Surprisingly, my daughters, both in their early twenties, allow me to be friends with them on Facebook; a connection I cherish and try not abuse with over liking their posts or writing mom comments and advice. As I logged into Facebook this morning, I saw the notification that my younger daughter had changed her location from living in Meridian, to living in Boise.
I suddenly felt a slight flinch of the heart, and unexpected tears slowly filled my eyes. What is the big deal?! Boise is a mere 20 minutes from Meridian. Molly has not moved out of the state or to a different country, and I can easily call her, take her to lunch and even watch a movie at her cozy apartment.
Molly had been living at home with me, in Meridian, for about two years trying to save money, and we frequently discussed her desire to be out on her own. Leaving the safety net of family and home, learning to successfully handle her finances and daily schedule without mom looking over her shoulder all the time, is a great accomplishment.
I miss her quite a bit at times, because we had our charming little routines, such as our pastry day Sunday run, movie nights or waffle cone Wednesday at TCBY. However, I am extremely proud and happy for her and my teary eyed reaction surprised me when I read her Facebook status change. I once again realized that is often the small, mundane and less dramatic gestures in life that are capable of significantly tugging at the heart.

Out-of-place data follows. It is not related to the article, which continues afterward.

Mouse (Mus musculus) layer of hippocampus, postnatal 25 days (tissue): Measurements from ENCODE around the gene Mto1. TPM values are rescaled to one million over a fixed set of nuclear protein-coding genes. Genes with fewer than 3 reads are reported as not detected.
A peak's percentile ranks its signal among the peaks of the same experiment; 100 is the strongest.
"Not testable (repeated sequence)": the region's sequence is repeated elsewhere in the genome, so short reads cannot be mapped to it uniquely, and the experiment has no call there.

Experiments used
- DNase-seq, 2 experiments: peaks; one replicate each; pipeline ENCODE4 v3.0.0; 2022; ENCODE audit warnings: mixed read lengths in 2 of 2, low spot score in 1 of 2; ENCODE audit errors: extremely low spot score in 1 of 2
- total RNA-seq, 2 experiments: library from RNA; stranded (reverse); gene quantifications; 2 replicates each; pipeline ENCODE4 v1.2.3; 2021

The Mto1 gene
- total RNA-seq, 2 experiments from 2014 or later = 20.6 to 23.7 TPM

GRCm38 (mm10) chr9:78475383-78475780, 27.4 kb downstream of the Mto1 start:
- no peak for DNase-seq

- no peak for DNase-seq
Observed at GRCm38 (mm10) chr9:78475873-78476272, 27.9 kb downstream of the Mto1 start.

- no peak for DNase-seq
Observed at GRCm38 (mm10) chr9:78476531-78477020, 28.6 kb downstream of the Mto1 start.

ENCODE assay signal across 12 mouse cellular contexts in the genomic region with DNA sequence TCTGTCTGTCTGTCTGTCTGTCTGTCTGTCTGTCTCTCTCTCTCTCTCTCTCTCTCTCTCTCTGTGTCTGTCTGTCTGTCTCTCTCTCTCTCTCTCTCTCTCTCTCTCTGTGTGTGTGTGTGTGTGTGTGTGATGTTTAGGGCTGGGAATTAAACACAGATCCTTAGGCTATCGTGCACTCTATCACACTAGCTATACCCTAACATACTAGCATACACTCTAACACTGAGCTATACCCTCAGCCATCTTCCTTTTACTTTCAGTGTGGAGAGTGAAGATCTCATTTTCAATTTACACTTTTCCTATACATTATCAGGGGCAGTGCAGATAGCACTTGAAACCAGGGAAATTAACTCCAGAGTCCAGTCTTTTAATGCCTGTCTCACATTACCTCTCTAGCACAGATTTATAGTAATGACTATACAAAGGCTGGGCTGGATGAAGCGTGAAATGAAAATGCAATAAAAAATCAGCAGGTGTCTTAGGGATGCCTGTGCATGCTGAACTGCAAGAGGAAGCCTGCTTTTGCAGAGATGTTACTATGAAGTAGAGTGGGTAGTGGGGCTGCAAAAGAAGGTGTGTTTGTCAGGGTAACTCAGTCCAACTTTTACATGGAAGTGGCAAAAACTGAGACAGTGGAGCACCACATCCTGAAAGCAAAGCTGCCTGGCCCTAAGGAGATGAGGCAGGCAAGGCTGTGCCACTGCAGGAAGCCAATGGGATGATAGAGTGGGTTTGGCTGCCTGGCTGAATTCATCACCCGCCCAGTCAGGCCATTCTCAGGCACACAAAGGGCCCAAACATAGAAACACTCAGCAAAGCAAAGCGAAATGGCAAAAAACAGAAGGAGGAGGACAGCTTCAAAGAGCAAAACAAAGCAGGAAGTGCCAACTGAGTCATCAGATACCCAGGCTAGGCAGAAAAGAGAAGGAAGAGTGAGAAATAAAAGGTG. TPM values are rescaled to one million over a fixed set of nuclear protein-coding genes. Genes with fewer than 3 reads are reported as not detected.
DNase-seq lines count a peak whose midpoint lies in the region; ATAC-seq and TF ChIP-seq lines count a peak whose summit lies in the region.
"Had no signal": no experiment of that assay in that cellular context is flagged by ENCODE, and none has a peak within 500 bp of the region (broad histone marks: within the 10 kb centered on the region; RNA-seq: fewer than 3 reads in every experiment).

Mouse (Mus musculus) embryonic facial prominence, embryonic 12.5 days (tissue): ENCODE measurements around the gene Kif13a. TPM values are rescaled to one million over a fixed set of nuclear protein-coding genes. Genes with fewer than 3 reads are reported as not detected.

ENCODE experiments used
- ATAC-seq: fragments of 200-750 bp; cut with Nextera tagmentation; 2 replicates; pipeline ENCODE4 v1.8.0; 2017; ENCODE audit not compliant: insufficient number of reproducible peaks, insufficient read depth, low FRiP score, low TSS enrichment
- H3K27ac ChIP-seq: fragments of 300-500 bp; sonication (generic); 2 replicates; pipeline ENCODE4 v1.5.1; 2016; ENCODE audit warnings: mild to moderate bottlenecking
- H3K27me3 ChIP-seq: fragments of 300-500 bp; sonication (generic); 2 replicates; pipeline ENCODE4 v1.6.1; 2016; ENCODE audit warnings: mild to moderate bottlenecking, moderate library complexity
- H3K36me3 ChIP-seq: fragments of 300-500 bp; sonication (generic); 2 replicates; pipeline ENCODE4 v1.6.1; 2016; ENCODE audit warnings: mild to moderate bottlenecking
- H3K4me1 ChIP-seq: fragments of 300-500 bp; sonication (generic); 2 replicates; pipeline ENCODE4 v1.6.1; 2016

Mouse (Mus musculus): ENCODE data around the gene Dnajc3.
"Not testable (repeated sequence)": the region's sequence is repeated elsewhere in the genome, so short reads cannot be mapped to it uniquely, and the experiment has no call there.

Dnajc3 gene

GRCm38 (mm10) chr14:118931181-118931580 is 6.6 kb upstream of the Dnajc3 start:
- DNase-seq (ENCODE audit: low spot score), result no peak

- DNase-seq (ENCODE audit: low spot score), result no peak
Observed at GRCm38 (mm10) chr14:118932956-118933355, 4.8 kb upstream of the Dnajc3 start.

Last Saturday afternoon I caught the end of a PBS documentary on a historical topic that is not included in textbooks, and in fact few knew about the event. When queried why the event had remained obscure, the Historian thoughtfully replied “History is like a large tapestry, and the small, muted or less colorful threads are not always highlighted or given much attention. We tend to focus on the brighter, bold threads and tell those stories.”
An eloquent statement that applies to our day-to-day lives. The dramatic changes, such as the loss of a family members or cherished friends gains a great deal of attention. Time and experience walk us through those turbulent moments more frequently then we care to experience them, and yet we learn to toughen up and cope. I know that at some point during Thanksgiving or Christmas, I will spend time crying, grieving, as well as celebrating wonderful memories of family and friends whom I used to share the holidays with. The big, intense moments, or dramatic life altering events are the memory jolts that I plan for.
The moments I do not plan for and always catch me off guard are the smaller threads, such as reading a FB status update, a simple check of a box in a setting that changes – from living in Meridian (with mom), to living in Boise (on my own).